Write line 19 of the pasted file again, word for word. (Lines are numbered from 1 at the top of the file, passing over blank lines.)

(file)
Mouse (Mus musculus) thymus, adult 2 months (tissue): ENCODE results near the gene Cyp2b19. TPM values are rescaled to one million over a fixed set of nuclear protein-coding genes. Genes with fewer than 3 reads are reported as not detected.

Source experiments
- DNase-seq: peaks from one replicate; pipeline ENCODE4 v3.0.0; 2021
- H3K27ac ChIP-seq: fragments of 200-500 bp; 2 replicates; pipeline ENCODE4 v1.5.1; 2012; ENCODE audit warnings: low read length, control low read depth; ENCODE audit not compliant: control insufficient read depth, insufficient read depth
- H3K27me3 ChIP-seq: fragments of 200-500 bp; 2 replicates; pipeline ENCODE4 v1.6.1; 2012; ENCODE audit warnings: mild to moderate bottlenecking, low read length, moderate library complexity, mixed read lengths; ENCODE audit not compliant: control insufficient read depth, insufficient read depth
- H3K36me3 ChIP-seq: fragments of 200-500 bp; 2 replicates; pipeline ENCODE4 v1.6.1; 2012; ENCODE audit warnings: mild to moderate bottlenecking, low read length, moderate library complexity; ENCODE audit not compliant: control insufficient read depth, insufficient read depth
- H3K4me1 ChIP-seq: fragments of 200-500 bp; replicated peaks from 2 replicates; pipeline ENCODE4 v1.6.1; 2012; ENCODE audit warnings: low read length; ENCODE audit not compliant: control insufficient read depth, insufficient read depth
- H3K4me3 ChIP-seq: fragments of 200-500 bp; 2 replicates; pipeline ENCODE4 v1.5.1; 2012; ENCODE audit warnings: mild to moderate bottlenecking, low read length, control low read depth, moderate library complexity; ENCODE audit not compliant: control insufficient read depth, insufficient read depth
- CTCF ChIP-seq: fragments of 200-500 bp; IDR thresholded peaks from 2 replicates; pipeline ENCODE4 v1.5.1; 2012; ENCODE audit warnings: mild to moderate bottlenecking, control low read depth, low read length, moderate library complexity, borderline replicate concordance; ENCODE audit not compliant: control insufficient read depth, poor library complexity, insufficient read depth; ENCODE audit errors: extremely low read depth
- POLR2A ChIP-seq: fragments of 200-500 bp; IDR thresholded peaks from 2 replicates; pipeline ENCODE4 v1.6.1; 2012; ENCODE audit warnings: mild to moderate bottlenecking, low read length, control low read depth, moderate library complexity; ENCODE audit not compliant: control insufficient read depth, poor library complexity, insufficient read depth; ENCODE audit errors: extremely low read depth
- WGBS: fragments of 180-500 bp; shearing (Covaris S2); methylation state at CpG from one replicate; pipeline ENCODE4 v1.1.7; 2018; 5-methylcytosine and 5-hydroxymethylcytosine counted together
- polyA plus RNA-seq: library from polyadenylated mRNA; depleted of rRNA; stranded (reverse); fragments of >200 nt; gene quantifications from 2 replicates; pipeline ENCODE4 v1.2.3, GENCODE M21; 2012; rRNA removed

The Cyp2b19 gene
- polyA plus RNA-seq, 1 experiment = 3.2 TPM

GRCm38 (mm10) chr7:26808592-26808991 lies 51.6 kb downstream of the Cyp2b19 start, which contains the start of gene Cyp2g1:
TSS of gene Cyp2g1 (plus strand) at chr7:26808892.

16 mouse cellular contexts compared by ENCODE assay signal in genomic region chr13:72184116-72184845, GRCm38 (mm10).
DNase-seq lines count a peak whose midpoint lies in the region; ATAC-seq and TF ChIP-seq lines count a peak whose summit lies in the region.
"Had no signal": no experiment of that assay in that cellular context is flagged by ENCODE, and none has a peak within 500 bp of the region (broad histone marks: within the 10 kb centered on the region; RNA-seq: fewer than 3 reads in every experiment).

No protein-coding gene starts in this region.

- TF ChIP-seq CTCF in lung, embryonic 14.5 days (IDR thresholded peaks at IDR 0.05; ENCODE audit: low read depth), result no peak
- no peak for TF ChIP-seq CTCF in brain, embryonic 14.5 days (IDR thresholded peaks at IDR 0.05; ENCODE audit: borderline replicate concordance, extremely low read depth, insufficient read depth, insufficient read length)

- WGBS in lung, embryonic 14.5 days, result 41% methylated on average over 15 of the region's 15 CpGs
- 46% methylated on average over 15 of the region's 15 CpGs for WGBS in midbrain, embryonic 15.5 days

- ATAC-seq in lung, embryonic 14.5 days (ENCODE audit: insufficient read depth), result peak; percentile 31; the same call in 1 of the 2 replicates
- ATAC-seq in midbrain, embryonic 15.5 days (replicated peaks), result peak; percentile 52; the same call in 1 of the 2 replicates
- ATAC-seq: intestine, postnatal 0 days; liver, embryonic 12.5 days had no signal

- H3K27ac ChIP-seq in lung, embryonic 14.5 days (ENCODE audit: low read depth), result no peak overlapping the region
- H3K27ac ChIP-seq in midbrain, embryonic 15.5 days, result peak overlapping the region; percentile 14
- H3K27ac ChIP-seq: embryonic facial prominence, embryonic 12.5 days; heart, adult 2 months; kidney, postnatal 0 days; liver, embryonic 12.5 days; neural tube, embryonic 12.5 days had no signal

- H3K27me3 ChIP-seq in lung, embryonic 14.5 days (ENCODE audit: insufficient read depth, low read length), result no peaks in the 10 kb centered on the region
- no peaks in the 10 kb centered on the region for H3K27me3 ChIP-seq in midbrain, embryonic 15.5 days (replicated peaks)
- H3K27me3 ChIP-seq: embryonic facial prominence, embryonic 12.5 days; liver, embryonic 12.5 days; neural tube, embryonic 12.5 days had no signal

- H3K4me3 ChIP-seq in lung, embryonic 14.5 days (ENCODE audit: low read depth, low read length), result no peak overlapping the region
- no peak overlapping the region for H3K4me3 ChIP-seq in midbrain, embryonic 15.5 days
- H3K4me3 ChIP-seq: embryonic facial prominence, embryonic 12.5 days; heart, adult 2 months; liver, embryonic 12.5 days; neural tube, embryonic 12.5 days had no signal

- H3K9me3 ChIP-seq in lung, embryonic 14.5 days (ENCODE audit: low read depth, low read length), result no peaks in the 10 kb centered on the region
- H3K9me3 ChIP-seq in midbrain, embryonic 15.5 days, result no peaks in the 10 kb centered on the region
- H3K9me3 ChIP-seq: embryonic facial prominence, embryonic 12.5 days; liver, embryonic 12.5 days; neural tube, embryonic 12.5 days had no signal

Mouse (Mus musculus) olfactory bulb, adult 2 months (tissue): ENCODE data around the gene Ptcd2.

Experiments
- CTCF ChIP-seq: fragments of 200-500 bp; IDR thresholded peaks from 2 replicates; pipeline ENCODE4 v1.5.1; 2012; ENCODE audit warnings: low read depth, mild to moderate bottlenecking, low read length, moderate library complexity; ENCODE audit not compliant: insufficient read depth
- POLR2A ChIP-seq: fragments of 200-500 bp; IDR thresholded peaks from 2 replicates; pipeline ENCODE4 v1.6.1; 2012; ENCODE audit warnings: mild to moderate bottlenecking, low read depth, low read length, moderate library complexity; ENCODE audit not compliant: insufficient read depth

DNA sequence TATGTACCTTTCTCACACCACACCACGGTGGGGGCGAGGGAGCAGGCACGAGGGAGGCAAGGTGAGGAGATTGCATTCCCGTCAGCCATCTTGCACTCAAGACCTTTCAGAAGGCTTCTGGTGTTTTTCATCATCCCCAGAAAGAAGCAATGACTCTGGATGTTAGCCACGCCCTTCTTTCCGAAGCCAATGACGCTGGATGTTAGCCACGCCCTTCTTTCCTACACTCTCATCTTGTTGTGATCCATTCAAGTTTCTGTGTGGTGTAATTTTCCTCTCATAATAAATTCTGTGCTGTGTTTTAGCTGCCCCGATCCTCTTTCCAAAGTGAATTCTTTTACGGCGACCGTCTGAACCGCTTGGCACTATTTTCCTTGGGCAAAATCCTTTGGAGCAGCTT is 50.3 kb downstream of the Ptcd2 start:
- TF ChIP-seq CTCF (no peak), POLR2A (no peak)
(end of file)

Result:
"Had no signal": no experiment of that assay in that cellular context is flagged by ENCODE, and none has a peak within 500 bp of the region (broad histone marks: within the 10 kb centered on the region; RNA-seq: fewer than 3 reads in every experiment).